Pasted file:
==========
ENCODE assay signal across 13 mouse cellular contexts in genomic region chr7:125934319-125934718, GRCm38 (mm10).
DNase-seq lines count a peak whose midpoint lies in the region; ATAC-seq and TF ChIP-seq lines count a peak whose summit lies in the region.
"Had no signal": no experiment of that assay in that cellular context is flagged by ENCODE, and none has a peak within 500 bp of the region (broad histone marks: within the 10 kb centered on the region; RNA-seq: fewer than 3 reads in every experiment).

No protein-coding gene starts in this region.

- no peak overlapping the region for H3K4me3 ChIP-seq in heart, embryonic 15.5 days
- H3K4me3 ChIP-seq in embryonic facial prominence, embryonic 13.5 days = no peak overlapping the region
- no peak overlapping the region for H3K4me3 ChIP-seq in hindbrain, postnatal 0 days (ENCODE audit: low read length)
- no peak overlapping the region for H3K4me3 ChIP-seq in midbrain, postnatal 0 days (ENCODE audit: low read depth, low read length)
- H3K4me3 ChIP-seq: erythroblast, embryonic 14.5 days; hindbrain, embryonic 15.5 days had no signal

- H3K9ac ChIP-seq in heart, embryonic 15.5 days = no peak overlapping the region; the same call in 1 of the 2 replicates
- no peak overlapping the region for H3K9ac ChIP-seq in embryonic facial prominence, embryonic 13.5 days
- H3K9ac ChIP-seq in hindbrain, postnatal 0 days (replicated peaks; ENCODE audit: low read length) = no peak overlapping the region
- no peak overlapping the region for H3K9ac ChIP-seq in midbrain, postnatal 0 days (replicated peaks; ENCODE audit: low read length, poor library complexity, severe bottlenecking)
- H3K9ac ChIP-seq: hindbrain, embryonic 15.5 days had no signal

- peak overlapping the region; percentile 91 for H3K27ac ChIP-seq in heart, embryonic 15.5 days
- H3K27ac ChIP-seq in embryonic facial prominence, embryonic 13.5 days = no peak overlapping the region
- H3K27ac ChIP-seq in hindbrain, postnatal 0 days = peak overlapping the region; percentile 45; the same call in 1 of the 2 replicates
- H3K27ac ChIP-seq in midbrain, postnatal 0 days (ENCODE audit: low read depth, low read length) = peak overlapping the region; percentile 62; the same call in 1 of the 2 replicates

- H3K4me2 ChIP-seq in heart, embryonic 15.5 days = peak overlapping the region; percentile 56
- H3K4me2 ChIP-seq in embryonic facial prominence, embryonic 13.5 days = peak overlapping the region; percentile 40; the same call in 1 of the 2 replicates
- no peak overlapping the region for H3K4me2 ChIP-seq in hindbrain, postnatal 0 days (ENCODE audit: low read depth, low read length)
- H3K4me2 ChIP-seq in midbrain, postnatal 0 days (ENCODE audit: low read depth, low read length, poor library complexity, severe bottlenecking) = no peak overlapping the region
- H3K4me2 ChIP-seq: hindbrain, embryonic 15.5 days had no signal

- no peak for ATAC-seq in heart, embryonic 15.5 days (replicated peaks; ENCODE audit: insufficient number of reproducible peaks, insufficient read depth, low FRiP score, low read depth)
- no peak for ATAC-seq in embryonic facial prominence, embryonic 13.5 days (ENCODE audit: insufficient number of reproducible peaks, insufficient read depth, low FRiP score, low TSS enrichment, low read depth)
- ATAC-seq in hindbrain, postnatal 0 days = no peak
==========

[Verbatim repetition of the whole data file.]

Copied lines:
ENCODE assay signal across 13 mouse cellular contexts in genomic region chr7:125934319-125934718, GRCm38 (mm10).
DNase-seq lines count a peak whose midpoint lies in the region; ATAC-seq and TF ChIP-seq lines count a peak whose summit lies in the region.
"Had no signal": no experiment of that assay in that cellular context is flagged by ENCODE, and none has a peak within 500 bp of the region (broad histone marks: within the 10 kb centered on the region; RNA-seq: fewer than 3 reads in every experiment).

No protein-coding gene starts in this region.

- no peak overlapping the region for H3K4me3 ChIP-seq in heart, embryonic 15.5 days
- H3K4me3 ChIP-seq in embryonic facial prominence, embryonic 13.5 days = no peak overlapping the region
- no peak overlapping the region for H3K4me3 ChIP-seq in hindbrain, postnatal 0 days (ENCODE audit: low read length)
- no peak overlapping the region for H3K4me3 ChIP-seq in midbrain, postnatal 0 days (ENCODE audit: low read depth, low read length)
- H3K4me3 ChIP-seq: erythroblast, embryonic 14.5 days; hindbrain, embryonic 15.5 days had no signal

- H3K9ac ChIP-seq in heart, embryonic 15.5 days = no peak overlapping the region; the same call in 1 of the 2 replicates
- no peak overlapping the region for H3K9ac ChIP-seq in embryonic facial prominence, embryonic 13.5 days
- H3K9ac ChIP-seq in hindbrain, postnatal 0 days (replicated peaks; ENCODE audit: low read length) = no peak overlapping the region
- no peak overlapping the region for H3K9ac ChIP-seq in midbrain, postnatal 0 days (replicated peaks; ENCODE audit: low read length, poor library complexity, severe bottlenecking)
- H3K9ac ChIP-seq: hindbrain, embryonic 15.5 days had no signal

- peak overlapping the region; percentile 91 for H3K27ac ChIP-seq in heart, embryonic 15.5 days
- H3K27ac ChIP-seq in embryonic facial prominence, embryonic 13.5 days = no peak overlapping the region
- H3K27ac ChIP-seq in hindbrain, postnatal 0 days = peak overlapping the region; percentile 45; the same call in 1 of the 2 replicates
- H3K27ac ChIP-seq in midbrain, postnatal 0 days (ENCODE audit: low read depth, low read length) = peak overlapping the region; percentile 62; the same call in 1 of the 2 replicates

- H3K4me2 ChIP-seq in heart, embryonic 15.5 days = peak overlapping the region; percentile 56
- H3K4me2 ChIP-seq in embryonic facial prominence, embryonic 13.5 days = peak overlapping the region; percentile 40; the same call in 1 of the 2 replicates
- no peak overlapping the region for H3K4me2 ChIP-seq in hindbrain, postnatal 0 days (ENCODE audit: low read depth, low read length)
- H3K4me2 ChIP-seq in midbrain, postnatal 0 days (ENCODE audit: low read depth, low read length, poor library complexity, severe bottlenecking) = no peak overlapping the region
- H3K4me2 ChIP-seq: hindbrain, embryonic 15.5 days had no signal

- no peak for ATAC-seq in heart, embryonic 15.5 days (replicated peaks; ENCODE audit: insufficient number of reproducible peaks, insufficient read depth, low FRiP score, low read depth)
- no peak for ATAC-seq in embryonic facial prominence, embryonic 13.5 days (ENCODE audit: insufficient number of reproducible peaks, insufficient read depth, low FRiP score, low TSS enrichment, low read depth)
- ATAC-seq in hindbrain, postnatal 0 days = no peak